Consider whether you want the writing to be casual and laid-back, funny or serious. Think about the level of complexity and sophistication you want. Would your audience prefer long or short sentences? Do they use technical or simple language? Readability Score can be a great resource for helping you fine-tune your content’s level of complexity, and giving your writer a score to aim for will be enormously helpful.

On top of this, make sure your writing brief includes a style guide that covers punctuation, layout, banned words or phrases and any specific style requirements relating to your trademarks. Don’t have a style guide? Get started with our eight style guide essentials, or just ask your professional writer for advice – they will have experience of working with several style guides, and will be able to recommend a public one you can adopt.

Target audience

Who is the content being written for? Outline the age, location and gender of your target audience and include as many extra details here as you can, such as their hobbies and interests, lifestyle and education.

Business goals

Why are you creating this content and what is its purpose? For example, are you aiming to position your brand as a thought leader or do you want to showcase the benefits of your products over competitors? Understanding the goals of the content will ensure a content writer tailors their work to meet these objectives. Make sure you include any specific CTAs you want the writer to work into the piece.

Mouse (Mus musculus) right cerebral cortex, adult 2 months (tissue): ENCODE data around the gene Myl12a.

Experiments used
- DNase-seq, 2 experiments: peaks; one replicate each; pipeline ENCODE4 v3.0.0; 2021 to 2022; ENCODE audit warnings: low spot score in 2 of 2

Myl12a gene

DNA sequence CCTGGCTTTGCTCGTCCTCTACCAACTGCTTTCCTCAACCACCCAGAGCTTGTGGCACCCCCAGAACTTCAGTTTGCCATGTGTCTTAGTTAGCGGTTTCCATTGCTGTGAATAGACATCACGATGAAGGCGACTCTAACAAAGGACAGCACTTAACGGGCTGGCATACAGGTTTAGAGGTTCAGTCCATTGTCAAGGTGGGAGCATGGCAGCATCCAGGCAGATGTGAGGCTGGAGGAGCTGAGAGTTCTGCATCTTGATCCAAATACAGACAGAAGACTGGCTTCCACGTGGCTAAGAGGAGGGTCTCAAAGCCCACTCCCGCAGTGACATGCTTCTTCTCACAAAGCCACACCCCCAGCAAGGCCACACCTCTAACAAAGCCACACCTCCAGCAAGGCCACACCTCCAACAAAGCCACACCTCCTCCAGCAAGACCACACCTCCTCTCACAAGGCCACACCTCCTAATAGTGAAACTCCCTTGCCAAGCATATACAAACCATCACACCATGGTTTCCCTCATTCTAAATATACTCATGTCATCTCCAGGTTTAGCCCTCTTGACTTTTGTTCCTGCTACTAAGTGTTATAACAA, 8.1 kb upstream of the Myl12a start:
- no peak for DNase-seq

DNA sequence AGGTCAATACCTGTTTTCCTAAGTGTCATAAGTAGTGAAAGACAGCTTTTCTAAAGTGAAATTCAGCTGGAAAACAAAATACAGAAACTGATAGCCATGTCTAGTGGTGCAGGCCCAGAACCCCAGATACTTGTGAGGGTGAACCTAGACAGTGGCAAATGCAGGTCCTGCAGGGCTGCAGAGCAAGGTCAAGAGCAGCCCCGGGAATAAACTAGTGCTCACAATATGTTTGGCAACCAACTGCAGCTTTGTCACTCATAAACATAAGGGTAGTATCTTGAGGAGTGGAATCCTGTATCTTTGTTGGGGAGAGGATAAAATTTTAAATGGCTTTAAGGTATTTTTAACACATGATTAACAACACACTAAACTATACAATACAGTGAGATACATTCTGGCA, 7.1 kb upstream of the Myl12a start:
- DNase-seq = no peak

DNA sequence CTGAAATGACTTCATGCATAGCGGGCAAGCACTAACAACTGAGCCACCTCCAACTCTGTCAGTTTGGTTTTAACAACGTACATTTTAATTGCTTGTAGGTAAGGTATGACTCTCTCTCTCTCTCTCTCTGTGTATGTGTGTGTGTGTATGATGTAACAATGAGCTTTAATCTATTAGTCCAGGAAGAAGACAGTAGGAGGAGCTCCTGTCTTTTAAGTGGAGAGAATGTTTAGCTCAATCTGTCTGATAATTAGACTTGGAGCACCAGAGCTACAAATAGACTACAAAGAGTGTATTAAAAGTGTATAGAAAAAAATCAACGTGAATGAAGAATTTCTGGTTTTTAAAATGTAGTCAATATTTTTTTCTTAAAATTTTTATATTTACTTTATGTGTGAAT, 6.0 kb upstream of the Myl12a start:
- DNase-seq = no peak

Format

Outline any specific formatting you want to include in the content, plus details of the delivery method. For example:

  • Do you want fact boxes or bulleted lists in addition to the body copy?
  • Do you want the writer to include HTML code?
  • What kind of file do you expect to receive the content in?
  • Should the copy be emailed or uploaded to a shared folder?
  • Are there particular font or layout requirements?
  • How should the writer name the document?

If you have very specific delivery requirements – for example a CSV or a Word document with a custom layout – you should provide the writer with a template.

Distribution

How will the content be used? Is it for a newsletter? A landing page? A blog post? While you’ve already covered style and tone, it can help a writer to put a piece into context – and if they’re really experienced, they may even have some advice of their own about writing for the chosen medium.

Sample text

Samples of similar content you’ve created in the past can be a helpful guideline, showing a content writer the exact type of work you’re after.

Additional information

Outline any specific sources you would like your content writer to include, and any individuals you would like them to interview and quote. If you require statistics to support the content, tell them and be clear on how you would like these attributed.

Keywords

If you want the content to be optimised for search engines (and why wouldn’t you?) ensure you include any keywords you would like your content writer to include. Provide one primary keyword or phrase and a few secondary ones. It’s also worth providing some direction on where you want keywords to appear – the headline, first paragraph and sub-heads are all important spots.

With all this in place, you’re on course to create a thorough, usable brief that writers will love you for.